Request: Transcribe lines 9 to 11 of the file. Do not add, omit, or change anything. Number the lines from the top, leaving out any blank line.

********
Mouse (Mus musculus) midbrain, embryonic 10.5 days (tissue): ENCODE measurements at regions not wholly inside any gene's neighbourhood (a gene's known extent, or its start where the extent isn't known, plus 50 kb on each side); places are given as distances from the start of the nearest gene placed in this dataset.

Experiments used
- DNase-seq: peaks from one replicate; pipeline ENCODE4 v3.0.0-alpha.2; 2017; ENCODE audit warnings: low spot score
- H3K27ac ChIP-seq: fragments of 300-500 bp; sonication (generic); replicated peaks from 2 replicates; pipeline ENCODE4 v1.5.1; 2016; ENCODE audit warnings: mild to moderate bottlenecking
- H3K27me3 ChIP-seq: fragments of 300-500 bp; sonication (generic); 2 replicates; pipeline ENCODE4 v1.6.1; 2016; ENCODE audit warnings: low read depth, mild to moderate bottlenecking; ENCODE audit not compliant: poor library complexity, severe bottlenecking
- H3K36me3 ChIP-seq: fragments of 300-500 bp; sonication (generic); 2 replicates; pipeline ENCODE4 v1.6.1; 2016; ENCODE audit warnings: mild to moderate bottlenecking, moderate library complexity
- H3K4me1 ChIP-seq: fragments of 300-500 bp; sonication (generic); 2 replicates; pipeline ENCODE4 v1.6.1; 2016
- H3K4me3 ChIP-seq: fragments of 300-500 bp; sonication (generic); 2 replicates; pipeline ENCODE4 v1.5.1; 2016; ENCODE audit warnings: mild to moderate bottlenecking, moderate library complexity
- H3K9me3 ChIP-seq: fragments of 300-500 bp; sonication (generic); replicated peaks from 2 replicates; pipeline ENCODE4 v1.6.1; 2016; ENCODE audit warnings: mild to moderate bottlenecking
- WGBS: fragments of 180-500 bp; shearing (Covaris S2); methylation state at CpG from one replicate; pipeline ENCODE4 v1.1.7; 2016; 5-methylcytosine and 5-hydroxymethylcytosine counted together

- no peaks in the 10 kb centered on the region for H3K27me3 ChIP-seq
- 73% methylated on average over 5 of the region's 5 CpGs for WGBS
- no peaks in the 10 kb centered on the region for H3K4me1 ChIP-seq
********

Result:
- H3K9me3 ChIP-seq: fragments of 300-500 bp; sonication (generic); replicated peaks from 2 replicates; pipeline ENCODE4 v1.6.1; 2016; ENCODE audit warnings: mild to moderate bottlenecking
- WGBS: fragments of 180-500 bp; shearing (Covaris S2); methylation state at CpG from one replicate; pipeline ENCODE4 v1.1.7; 2016; 5-methylcytosine and 5-hydroxymethylcytosine counted together

- no peaks in the 10 kb centered on the region for H3K27me3 ChIP-seq